Raphael et al., 2010 - Schwann cells reposition a peripheral nerve to isolate it from postembryonic remodeling of its targets. Development (Cambridge, England)   137(21):3643-3649 Full text @ Development

Fig. 1 The PLLn invades the epidermal basement membrane. (A) 28 hpf embryo with schematic of the PLLn superimposed. Schwann cells are green, axons and the ganglion are red, and the primordium and a pre-neuromast (asterisk) are blue. Broken lines refer to approximate location of cross-sections shown in C and D. (B) Schematic representation of the transition of the PLLn across the epidermal basement membrane. Basement membrane is shown in black, Schwann cells in green, axons in red, epidermal cells in yellow; only one of two epidermal cell layers is shown. Broken lines correspond to cross-sections in C-E. (C) At 28 hpf, the distal segments of axons and associated Schwann cells of the PLLn are located within the epidermis (n=6). Arrowheads indicate the epidermal basement membrane. (D) At locations more anterior to that shown in C at 28 hpf, the PLLn is found in a transition state, with basement membrane located on both sides of the nerve (arrowheads). Arrow indicates the end of the basement membrane (n=6). (E) By 3 dpf, the PLLn is found at its mature location, medial to the epidermal basement membrane (arrowheads, n=9). A neuromast is present within the epidermis. (C′,C′,D′,D′,E′,E′) Higher magnification of boxed regions in C,D,E, with and without pseudocoloring. Scale bars: 2 μm in C,D; 5 μm in E; 1 μm in C′,D′,E′. Schwann cells are pseudocolored green, axons are red. Abbreviations: D, dorsal; V, ventral; A, anterior; P, posterior; L, lateral; M, medial; ep, epidermis; m, muscle; p, pigment.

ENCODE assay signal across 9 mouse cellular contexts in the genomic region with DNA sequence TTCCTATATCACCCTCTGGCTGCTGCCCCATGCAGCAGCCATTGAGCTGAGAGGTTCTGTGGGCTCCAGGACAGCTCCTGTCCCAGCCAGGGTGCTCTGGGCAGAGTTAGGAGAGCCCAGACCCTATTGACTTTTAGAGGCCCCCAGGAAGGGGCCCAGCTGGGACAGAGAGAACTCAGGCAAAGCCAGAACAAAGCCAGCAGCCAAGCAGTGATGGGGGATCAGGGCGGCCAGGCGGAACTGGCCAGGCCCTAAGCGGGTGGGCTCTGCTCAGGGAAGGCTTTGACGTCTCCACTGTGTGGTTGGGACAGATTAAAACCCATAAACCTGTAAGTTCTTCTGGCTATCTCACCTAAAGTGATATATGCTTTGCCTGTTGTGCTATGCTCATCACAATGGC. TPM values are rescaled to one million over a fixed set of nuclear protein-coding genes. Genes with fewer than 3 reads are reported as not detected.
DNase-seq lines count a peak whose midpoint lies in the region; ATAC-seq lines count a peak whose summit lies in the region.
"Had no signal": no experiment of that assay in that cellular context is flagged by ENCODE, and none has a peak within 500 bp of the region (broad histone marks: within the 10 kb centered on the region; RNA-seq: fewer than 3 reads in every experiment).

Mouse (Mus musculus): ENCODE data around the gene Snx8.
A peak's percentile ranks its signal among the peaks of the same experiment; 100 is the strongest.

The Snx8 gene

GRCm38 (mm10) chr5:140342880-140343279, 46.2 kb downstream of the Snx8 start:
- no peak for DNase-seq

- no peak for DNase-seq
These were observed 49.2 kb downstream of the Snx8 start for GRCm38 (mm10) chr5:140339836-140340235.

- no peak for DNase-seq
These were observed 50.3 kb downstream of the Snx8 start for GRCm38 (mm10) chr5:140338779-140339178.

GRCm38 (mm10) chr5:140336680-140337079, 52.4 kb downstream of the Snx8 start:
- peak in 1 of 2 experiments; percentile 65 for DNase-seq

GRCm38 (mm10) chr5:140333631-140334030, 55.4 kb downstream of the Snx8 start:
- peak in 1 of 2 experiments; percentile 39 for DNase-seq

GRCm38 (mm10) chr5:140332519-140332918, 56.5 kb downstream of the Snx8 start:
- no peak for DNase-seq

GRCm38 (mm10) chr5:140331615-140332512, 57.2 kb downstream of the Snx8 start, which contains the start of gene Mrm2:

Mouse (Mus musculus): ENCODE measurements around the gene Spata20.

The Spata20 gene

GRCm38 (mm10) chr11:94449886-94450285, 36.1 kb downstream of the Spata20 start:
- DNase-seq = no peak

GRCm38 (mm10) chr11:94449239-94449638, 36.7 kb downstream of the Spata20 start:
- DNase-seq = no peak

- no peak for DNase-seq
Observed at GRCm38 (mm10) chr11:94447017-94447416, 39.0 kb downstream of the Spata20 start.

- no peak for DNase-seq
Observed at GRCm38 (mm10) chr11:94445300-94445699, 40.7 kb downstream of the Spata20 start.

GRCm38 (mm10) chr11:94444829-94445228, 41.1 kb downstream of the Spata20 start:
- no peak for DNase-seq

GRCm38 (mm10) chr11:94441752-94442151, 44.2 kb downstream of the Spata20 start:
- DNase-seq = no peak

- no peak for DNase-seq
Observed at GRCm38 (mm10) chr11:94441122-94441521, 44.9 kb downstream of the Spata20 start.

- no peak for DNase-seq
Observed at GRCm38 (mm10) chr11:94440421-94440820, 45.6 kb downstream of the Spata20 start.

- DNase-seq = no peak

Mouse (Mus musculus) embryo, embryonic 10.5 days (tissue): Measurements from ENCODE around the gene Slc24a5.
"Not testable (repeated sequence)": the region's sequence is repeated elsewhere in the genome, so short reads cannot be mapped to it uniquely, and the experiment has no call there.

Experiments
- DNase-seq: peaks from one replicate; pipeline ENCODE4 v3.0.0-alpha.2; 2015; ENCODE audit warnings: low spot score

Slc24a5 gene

Fig. 2 PLLn outgrowth is normal in Schwann cell-deficient mutants. (A,B) At 28 hpf, axons and Schwann cells of heterozygous siblings (A) and axons of erbb2st61 mutants (B) are located within the epidermis (ep) (n=3 in A and n=6 in B), and are associated with pre-neuromast cells (pn). (A′,B′) Higher magnification of the boxed regions in A,B, respectively. Arrowheads indicate the location of the epidermal basement membrane. Scale bars: 5 μm in A,B; 1 μm in A′,B′. Schwann cells are pseudocolored green and axons in red. Abbreviations: ep, epidermis; m, muscle; pn, pre-neuromast cell.

Fig. 3 The PLLn is mislocalized in mutants lacking Schwann cells. (A) At 5 dpf, the PLLn of wild-type siblings has migrated from the epidermis (ep), across the basement membrane (arrowheads) into the muscle (m) (n=28). (B,C) By contrast, at 5 dpf in the Schwann cell-deficient mutants erbb2st61 (B) and sox10/clst3 (C), the PLLn remains in the epidermis, outside of the basement membrane (arrowheads, n=7 in B and n=6 in C). Defasciculation of the mutant nerves is also observed (asterisk, C). (A′,B′,C′) Higher magnification of boxed regions in A,B,C, respectively. Scale bars: 2 μm in A,B,C; 1 μm in A′,B′,C′. Schwann cells are pseudocolored green and axons red. Abbreviations: ep, epidermis; m, muscle; p, pigment; n, neuromast cell.